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This review is from: The Last Queen (Paperback)
Juana la Loca, the last queen of Spain, narrates her life story which is defined by her marriage to Philip (heir to the Hapsburg Empire) and it's implications/aftermath.
The book weaves an accessible tale of the complex inter-relationships of the great European powers of the time and centres it from the Spanish perspective (the author is half Spanish) - a view not normally considered in Anglo-Saxon writings of history. In addition to this, and what makes it all work, is the love of Spain that infuses the book - descriptions of the smells of jasmine and sounds of water trickling in the Alhambra, to images of the vast arid plains and fierce mountain passes. This deep affection flows from Juana - from her steely resolve to hold the kingdom her mother created, even if it brings her harm, to her reminiscences and yearning to be in her native land when living abroad.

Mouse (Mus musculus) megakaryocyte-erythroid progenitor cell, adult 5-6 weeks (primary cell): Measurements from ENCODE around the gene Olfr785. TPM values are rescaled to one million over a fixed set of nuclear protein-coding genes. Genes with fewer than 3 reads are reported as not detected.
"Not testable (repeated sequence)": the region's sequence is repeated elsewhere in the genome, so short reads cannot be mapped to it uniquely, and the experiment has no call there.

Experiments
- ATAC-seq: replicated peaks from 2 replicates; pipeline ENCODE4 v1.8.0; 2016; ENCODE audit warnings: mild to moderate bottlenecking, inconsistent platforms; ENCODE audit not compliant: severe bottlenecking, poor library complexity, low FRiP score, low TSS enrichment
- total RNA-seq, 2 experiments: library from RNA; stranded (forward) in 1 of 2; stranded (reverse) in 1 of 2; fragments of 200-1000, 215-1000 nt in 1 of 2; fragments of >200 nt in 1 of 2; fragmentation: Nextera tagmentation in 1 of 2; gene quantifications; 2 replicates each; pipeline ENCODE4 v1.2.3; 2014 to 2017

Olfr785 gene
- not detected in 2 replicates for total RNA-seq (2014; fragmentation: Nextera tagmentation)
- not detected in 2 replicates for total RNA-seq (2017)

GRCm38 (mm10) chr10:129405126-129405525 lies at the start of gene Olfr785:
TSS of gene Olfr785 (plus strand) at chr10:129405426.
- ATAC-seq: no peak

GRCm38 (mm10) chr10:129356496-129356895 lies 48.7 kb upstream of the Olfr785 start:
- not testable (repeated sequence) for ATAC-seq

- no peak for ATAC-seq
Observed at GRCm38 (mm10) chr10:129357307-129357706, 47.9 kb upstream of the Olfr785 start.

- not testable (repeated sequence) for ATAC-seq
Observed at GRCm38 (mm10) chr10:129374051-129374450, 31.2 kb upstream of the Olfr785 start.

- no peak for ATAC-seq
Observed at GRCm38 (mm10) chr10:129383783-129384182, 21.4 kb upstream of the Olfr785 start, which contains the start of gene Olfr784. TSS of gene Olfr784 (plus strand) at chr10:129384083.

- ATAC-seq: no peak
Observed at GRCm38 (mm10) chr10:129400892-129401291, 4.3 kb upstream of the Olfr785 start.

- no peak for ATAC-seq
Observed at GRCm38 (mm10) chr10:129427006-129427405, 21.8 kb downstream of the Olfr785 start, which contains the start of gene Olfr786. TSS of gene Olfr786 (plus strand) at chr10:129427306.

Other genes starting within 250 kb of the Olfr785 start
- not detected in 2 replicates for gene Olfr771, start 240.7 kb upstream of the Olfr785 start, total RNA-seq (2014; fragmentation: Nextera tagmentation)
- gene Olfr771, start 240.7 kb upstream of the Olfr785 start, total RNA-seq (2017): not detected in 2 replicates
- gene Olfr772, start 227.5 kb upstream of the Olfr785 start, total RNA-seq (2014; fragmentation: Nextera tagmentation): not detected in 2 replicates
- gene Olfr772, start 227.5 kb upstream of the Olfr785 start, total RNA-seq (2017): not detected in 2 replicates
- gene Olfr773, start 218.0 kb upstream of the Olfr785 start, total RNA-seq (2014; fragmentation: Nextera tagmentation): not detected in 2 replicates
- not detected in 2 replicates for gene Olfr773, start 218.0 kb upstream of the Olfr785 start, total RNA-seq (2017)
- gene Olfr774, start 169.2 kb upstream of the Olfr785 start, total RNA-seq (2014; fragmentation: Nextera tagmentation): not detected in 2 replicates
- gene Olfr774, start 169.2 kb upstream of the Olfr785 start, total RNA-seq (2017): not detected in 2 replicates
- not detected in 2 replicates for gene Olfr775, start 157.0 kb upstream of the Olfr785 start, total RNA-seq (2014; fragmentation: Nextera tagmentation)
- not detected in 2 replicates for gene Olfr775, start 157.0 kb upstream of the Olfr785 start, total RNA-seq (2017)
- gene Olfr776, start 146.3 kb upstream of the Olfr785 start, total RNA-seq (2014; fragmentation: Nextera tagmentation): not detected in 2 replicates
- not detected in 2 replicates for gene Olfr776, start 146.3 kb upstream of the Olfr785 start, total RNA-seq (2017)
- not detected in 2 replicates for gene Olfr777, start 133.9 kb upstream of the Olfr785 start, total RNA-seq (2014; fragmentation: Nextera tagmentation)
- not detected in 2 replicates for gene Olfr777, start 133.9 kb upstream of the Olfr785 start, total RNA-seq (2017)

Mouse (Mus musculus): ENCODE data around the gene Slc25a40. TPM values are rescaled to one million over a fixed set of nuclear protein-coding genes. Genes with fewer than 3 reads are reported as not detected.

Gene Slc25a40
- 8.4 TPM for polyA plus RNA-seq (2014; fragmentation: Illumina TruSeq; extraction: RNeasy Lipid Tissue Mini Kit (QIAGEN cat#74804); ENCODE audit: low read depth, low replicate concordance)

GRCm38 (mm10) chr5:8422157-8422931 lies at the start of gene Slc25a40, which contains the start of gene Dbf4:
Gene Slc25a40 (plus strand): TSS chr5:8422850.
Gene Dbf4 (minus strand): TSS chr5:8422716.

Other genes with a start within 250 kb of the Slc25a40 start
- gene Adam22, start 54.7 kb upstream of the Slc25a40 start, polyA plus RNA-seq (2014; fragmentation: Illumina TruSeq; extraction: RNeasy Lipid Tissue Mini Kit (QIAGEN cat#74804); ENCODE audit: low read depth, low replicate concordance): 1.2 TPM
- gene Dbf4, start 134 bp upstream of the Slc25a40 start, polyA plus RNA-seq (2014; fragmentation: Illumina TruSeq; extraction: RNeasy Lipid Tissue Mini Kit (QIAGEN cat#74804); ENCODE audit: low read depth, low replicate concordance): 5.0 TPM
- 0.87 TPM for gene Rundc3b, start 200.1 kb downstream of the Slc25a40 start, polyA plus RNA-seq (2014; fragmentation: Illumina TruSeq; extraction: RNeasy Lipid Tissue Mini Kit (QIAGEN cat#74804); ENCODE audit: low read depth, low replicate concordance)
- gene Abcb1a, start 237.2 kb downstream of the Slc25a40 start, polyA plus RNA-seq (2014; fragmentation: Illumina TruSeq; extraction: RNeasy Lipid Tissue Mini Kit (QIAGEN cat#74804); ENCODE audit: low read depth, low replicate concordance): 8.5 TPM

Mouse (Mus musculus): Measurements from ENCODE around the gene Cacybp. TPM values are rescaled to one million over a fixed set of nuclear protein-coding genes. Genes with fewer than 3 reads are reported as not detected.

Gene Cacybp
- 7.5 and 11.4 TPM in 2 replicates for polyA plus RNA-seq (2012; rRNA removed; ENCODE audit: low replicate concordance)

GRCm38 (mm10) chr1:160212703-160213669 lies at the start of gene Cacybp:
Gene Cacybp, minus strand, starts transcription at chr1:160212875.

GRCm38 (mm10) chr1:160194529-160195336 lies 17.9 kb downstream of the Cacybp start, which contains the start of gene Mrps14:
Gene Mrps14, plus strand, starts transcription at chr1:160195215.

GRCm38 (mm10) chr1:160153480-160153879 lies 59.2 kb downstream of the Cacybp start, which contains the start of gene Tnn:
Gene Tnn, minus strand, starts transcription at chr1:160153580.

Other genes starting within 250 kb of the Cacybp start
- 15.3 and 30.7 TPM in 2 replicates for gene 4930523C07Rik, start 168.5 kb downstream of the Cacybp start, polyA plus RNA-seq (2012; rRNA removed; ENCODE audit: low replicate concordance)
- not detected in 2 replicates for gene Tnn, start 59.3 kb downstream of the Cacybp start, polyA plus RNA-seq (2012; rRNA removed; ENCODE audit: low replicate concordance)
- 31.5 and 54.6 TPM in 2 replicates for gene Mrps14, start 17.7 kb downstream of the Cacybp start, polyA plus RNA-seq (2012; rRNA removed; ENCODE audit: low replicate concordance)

Juana struggles terribly with the conflicts of a sense of duty (invoked by her mother, Queen Isabel) and her marriage to Philip - eventually the forces become so polarised and political scheming overtakes her that it is no wonder she slips into mental turmoil.
Not only is it a great work of historical fiction, based by all accounts on the most accurate information available - because of how congruently it is voiced by Juana it becomes a thrilling, page turning, tragic love-story which left me with a keen sense of the injustices of life of a female ruler in a man's world.